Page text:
Fujifilm, how about it?
- B&H Affiliate Link – FUJIFILM XF 18mm f/1.4 R LM WR Lens
- Compact Camera Meter
- DPReview – Fujifilm X-Pro1 in-depth review
- Fuji Rumors – Fujinon X Mount Roadmap 2021/2022 Updated with Latest Rumored Lenses – “XF33mm f/1.4 – most likely in 2021, XF150-600mm – most likely in 2022, XF23mm f/1.4 MKII – most likely in 2022, XF56mm f/1.2 MKII – most likely in 2022″
- Fuji Rumors – Fujifilm X-H2 with 8K DCI/UHD Video Coming 2022 – Many excellent video-oriented suggestions from reader Θεοδοσιος aka @Theodosios888.
- Fujifilm X – LENS STORIES: Knut Koivisto x XF18mmF1.4 R LM WR
- Fujifilm X – LENS STORIES: Stefan Finger x XF18mmF1.4 R LM WR
- Fujifilm X – X-Pro 2
- FUJIFILM X Series – LENS STORIES: Knut Koivisto x XF18mmF1.4 R LM WR/ FUJIFILM – video
- FUJIFILM X Series – LENS STORIES: Stefan Finger x XF18mmF1.4 R LM WR/ FUJIFILM – video
- Gordon Laing – Fujifilm XF 18mm f1.4 FIRST LOOKS review – video
- Unititled.Net – Sigma Fills the Gap with 28mm f/1.4 and 40mm f/1.4 Art Lenses, Two of the Most Currently Neglected Prime Lens Focal Lengths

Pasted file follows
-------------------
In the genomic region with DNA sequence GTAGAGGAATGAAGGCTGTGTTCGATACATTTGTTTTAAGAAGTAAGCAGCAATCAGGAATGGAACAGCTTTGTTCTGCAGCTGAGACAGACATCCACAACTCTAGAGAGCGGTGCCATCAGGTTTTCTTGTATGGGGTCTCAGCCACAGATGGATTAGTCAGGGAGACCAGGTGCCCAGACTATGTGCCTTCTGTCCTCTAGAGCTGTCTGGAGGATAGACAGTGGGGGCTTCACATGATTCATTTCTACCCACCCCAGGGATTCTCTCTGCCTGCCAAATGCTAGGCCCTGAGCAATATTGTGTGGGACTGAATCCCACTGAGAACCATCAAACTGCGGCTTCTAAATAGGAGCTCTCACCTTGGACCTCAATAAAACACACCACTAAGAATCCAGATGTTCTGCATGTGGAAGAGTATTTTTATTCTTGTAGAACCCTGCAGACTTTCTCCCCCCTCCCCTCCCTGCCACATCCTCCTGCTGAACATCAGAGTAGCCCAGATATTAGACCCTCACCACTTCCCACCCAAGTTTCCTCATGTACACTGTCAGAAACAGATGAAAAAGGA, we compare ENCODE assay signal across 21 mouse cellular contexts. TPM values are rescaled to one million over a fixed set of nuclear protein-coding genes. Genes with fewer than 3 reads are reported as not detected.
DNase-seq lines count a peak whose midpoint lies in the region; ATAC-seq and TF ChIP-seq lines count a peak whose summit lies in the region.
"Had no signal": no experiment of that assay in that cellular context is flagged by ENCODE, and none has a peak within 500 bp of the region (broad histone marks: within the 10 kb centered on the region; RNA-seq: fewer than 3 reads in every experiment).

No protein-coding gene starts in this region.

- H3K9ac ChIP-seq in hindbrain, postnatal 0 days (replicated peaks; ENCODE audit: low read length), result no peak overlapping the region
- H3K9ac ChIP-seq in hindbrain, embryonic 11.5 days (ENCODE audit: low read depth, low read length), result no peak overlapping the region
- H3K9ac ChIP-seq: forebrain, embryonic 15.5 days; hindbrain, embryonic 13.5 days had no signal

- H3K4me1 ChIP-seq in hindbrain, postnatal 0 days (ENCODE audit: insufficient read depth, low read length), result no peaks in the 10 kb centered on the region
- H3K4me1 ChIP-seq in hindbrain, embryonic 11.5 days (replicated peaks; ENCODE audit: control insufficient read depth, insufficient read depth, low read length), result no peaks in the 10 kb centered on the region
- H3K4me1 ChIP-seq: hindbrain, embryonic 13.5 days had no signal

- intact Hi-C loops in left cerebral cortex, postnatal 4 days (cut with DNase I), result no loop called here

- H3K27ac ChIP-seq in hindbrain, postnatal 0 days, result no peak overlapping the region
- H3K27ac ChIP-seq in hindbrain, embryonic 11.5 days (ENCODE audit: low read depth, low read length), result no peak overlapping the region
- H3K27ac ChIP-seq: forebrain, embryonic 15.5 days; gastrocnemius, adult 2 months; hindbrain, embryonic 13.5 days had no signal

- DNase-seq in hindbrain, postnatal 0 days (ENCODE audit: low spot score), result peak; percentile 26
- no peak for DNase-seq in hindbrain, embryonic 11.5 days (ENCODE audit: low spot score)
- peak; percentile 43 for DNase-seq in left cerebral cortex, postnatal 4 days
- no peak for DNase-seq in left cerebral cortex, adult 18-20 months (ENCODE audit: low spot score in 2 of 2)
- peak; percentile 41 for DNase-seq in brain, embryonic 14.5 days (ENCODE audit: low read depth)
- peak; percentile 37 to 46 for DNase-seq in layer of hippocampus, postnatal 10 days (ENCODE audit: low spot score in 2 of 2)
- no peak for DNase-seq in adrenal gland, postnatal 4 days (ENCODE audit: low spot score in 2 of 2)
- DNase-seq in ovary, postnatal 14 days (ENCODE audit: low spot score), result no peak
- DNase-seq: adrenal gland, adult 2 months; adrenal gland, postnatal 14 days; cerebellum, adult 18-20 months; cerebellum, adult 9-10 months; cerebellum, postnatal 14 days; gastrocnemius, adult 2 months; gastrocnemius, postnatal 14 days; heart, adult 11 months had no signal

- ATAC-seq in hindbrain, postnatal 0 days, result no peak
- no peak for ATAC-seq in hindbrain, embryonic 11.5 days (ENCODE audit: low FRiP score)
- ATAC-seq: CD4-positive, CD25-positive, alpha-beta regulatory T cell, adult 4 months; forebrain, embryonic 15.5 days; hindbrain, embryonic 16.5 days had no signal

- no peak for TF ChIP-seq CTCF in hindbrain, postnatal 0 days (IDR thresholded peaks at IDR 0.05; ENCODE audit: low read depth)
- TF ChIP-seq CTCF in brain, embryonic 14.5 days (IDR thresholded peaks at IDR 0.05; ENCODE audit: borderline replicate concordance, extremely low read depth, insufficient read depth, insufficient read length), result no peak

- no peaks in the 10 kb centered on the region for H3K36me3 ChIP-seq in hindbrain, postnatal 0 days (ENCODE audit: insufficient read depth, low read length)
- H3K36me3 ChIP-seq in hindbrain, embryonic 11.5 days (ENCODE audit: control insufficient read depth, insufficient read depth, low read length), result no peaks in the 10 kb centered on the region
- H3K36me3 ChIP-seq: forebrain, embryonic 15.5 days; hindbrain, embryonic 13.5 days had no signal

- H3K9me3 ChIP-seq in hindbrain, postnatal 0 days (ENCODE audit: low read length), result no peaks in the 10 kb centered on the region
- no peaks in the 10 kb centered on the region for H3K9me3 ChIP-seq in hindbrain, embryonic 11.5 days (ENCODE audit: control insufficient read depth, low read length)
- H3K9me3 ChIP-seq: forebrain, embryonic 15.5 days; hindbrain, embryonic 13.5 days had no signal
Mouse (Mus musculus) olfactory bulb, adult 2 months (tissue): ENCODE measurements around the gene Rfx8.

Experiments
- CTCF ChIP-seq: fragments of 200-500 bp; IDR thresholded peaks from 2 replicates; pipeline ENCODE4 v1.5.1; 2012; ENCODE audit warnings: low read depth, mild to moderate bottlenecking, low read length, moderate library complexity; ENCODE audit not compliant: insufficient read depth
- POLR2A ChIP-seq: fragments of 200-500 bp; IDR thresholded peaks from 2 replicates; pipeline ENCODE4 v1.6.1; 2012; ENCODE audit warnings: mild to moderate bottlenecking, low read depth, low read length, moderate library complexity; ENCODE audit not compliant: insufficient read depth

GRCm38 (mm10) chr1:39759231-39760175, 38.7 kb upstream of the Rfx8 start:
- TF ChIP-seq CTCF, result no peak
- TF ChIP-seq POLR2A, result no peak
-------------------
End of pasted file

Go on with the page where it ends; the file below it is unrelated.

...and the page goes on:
- Unititled.Net – What Is The “Hollywood 28” Vintage Prime Lens & Why Is It Still So Highly Sought After?
- Unititled.Net – Considering the Fujifilm Fujinon XF 18mm f/1.4 R LM WR, Part 1
- Unititled.Net – Considering the Fujifilm Fujinon XF 18mm f/1.4 R LM WR, Part 2
- Unititled.Net – Considering the Fujifilm Fujinon XF 18mm f/1.4 R LM WR, Part 3
- Unititled.Net – Considering the Fujifilm Fujinon XF 18mm f/1.4 R LM WR, Part 4
- Unititled.Net – Cameras – Please use these B&H affiliate link lists here and below for researching and purchasing hardware and help keep Unititled.Net going.
- Unititled.Net – Camera Filters & Accessories
- Unititled.Net – Lenses